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Fiscal Responsibility: Smart Growth

Twenty years ago, my hometown was a much different place. City leaders at the time developed a plan to attract out-of-state developers by offering financial incentive packages. By employing tools such as deferred property tax payments and long-term city maintenance agreements they succeeded in bringing a lot of new business into the region. Tennessee’s business friendly economic policies were also a catalyst because of the reduced cost of labor, relatively low cost of living, and absence of state income tax. Nashville quickly rose to become a national model for economic development success. Since then, our city has transformed into a global tourist destination and economic center, and I believe we need to reassess the tools we used 20 years ago.

 

Davidson County residents just got hit with a 34% property tax increase, while many of the out- of-town developers won’t pay property taxes for several more decades. Much of the economic benefits generated by our downtown tourist district are being recaptured to cover long term debt. Our economic development plans need to be equitable, and focused on providing for and investing in the people who live here—creating better schools, more affordable housing, and reliable transit alternatives. The success of our local businesses is more important than luring the next global corporation looking to take advantage of the tax code. We can also create more economic opportunities in neighborhoods outside of downtown, by investing in the infrastructure that will spur local investment in all quadrants of our county.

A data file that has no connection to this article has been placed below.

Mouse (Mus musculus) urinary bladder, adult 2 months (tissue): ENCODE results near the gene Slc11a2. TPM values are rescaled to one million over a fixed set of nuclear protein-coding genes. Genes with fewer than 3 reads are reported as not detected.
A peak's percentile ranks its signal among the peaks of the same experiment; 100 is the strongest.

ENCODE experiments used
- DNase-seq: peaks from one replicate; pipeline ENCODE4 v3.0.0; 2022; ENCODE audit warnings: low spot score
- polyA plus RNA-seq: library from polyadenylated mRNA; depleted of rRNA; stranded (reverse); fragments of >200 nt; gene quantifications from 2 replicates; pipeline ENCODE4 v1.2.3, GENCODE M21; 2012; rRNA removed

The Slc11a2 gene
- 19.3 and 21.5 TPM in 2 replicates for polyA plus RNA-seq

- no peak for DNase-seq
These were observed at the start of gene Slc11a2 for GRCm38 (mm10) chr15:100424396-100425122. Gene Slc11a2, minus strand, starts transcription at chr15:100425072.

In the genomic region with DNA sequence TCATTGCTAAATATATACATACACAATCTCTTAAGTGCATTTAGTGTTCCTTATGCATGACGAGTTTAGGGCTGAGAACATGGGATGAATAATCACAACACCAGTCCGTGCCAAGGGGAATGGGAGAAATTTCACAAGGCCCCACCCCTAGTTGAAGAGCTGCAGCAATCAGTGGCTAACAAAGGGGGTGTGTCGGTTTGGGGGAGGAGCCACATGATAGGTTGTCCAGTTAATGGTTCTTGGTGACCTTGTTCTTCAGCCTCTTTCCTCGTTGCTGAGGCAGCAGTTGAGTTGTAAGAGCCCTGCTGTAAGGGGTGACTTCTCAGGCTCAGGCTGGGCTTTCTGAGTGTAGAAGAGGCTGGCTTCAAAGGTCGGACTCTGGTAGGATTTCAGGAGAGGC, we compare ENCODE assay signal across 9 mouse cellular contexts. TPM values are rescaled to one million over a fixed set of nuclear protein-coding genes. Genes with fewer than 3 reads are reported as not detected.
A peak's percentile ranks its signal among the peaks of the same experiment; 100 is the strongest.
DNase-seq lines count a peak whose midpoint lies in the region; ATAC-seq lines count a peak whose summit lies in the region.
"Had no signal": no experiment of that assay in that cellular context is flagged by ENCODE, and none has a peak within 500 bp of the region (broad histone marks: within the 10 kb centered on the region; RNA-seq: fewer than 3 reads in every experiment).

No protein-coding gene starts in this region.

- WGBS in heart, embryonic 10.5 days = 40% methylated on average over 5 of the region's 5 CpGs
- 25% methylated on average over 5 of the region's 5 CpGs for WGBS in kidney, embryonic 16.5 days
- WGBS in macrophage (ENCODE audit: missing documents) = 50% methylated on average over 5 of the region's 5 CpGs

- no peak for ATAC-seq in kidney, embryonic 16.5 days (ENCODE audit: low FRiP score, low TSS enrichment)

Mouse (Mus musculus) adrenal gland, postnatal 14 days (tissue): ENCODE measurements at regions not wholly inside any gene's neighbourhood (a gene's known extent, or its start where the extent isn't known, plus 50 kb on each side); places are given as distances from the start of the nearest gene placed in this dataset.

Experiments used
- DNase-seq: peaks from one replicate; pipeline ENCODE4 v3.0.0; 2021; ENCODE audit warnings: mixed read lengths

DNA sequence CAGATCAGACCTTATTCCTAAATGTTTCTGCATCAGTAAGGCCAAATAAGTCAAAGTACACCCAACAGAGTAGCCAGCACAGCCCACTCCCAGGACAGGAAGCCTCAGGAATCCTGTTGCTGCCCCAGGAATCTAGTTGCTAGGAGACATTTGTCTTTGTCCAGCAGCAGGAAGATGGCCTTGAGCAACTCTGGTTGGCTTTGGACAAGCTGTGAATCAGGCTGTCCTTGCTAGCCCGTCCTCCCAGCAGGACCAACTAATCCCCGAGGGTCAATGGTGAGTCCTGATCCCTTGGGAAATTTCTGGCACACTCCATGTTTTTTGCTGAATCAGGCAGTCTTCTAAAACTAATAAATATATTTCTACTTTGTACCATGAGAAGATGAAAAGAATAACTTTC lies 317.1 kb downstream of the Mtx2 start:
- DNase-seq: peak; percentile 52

As a former small-town mayor, a small business owner, and frankly—a mom, fiscal responsibility is part of my DNA. When I was elected as mayor of Oak Hill in 2014, I inherited a budget disaster. The state legislature had just cut a major revenue source and the previous mayor had let city reserves dwindle by 50%. So, when I got into office, we looked at every budget item and had to make difficult decisions, eliminating some contracts, and doing the work ourselves. To cut spending, I even eliminated my own salary. When I left office, we’d completely replenished our reserves and more. As mayor of Nashville, I will bring this same fiscal discipline to City Hall. I will work with my staff, city departments and Metro Council to conduct a full and transparent audit of our city’s ledger. My focus will be on finding more efficient and cost-effective ways to deliver quality public services.

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